Dramatic extension to city theatre

FROM the outside it looks like a relatively modest addition to what claims to be Scotland's oldest working theatre.

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The improvements at the Theatre Royal are already evident
The improvements at the Theatre Royal are already evident

But inside, the extension to Glasgow's Theatre Royal is a massive space, soaring up four levels.

It is still a building site but the Evening Times was invited behind the scaffolding to see how work is progressing.

And with months to go before it opens, the space already gives a dramatic glimpse of how it will look when complete.

A theatre has stood on the Hope Street site for nearly 150 years, though two previous incarn-ations burned down in the 19th century due to the hazard of gas lighting.

Scottish Opera bought the building 30 years ago and during that time it has been used by many theatre companies.

However, the theatre foyer was cramped and the layout not ideal for a modern-day venue.

But fate was to lend a hand, thanks to land becoming vacant and the Commonwealth Games.

Scottish Opera general director Alex Reedijk said: "We spotted the opportunity to buy a bit of land next to the theatre at almost the same time Glasgow won the right to host the Commonwealth Games."

The company boss insists the £12.5million extension would have gone ahead without the Games but the sporting event presented a useful early deadline.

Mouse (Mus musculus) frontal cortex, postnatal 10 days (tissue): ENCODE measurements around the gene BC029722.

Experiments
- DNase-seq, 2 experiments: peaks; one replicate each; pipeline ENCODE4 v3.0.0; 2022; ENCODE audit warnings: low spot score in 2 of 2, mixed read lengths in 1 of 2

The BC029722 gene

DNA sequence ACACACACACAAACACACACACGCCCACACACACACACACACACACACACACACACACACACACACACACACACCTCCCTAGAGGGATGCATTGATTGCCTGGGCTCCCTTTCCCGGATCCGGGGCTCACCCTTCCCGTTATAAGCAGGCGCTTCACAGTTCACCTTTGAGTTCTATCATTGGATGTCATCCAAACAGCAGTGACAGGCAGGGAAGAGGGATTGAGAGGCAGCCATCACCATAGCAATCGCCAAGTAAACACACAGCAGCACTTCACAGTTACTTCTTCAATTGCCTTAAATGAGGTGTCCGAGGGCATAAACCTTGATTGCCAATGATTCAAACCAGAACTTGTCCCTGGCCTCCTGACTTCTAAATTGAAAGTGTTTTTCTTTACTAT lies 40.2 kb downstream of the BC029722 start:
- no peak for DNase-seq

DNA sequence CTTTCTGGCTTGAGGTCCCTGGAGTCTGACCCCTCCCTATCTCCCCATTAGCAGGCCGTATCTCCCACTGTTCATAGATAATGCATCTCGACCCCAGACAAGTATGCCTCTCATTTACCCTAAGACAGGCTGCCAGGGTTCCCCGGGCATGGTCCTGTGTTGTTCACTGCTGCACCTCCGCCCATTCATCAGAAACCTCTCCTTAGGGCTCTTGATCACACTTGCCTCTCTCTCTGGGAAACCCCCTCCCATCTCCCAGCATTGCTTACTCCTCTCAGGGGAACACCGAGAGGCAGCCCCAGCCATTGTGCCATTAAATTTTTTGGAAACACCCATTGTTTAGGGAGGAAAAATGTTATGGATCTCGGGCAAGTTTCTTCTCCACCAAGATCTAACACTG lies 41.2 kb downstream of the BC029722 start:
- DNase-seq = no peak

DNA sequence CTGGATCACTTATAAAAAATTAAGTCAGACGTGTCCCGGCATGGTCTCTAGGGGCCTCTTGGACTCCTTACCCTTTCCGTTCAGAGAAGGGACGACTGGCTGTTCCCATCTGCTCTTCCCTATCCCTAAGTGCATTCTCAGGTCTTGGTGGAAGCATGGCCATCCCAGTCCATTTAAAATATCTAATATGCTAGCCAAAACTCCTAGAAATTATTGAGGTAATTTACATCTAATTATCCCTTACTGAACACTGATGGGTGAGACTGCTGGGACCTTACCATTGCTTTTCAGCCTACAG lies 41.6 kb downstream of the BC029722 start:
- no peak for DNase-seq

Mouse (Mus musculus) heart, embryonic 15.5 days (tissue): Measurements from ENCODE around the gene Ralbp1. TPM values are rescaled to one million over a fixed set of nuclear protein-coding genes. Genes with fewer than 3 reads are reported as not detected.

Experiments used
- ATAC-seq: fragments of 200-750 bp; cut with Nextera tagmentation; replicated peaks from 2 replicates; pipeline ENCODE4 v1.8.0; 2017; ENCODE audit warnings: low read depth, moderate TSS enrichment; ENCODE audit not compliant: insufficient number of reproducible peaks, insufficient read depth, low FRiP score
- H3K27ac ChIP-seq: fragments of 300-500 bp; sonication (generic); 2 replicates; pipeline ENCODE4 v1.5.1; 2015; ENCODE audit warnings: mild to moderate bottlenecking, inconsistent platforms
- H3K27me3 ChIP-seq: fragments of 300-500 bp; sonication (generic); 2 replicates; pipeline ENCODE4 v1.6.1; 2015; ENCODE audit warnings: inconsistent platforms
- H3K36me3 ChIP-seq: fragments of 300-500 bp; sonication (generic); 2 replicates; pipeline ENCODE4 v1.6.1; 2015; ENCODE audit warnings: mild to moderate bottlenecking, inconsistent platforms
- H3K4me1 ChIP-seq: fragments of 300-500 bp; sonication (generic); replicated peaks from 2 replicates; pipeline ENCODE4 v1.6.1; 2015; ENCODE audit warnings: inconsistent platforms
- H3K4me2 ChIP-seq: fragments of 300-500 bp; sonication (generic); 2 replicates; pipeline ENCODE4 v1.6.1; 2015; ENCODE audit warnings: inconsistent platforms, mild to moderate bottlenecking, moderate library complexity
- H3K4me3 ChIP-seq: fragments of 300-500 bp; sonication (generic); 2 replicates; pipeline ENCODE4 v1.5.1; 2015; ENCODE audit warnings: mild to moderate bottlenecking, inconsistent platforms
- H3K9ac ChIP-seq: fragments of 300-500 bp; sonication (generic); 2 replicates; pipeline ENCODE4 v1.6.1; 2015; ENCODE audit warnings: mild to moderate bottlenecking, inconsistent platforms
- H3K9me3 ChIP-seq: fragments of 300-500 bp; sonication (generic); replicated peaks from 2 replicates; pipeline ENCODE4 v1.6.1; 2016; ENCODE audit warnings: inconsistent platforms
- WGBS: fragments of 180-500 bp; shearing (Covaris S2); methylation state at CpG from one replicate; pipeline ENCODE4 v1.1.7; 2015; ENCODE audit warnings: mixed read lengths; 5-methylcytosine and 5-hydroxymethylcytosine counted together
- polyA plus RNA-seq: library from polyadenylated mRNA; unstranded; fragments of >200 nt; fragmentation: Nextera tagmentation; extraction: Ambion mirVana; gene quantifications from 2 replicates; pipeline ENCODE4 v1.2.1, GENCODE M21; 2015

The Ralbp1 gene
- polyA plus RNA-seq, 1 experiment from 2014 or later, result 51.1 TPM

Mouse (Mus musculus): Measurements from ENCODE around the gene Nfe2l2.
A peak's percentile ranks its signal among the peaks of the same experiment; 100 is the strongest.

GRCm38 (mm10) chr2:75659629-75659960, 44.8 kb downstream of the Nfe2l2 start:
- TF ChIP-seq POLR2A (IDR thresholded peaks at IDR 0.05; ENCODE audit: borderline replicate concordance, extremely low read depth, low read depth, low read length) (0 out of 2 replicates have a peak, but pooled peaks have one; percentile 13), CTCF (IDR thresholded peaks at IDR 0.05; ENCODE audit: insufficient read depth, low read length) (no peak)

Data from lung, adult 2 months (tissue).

As a result, the stunn-ing new addition to the theatre will be finished and open to the public by the time the athletes arrive in the city.

The extension will create a new theatre foyer, which will house a dramatic spiral staircase constructed of polished concrete and then clad in wood and leather.

The circular foyer is four times the size of the original foyer in the theatre next door.

A new ticket office will be created on the ground floor and there will be a bar and cafe, which will be open throughout the day.

As well as two stair-cases, there will be two large lifts to take theatre goers to the dress circle, upper circle and balcony levels.

A total of 39 window bays, which have been sponsored by individuals keen to support the development of the historic building, have been created allowing people to gather to enjoy a drink or coffee.

Two dedicated education rooms will be created at the upper circle level.

And to top off the extension, a roof top cafe/bar will be available for people to enjoy an open-air drink, while taking in stunning views across the city.

The Theatre Royal is believed to be the only building in Glasgow which will offer patrons the chance to drink al fresco, while seated more than 60ft above ground.

Mr Reedijk said: "This new extension means we can give our audience a significantly better experience."

The company boss has been actively involved in the design of the new extension from the start.

He said: "I wanted to represent what I thought was important to the audience and to do something that was amazing for Glasgow."

vivienne.nicoll@ eveningtimes.co.uk

Arts and Entertainment

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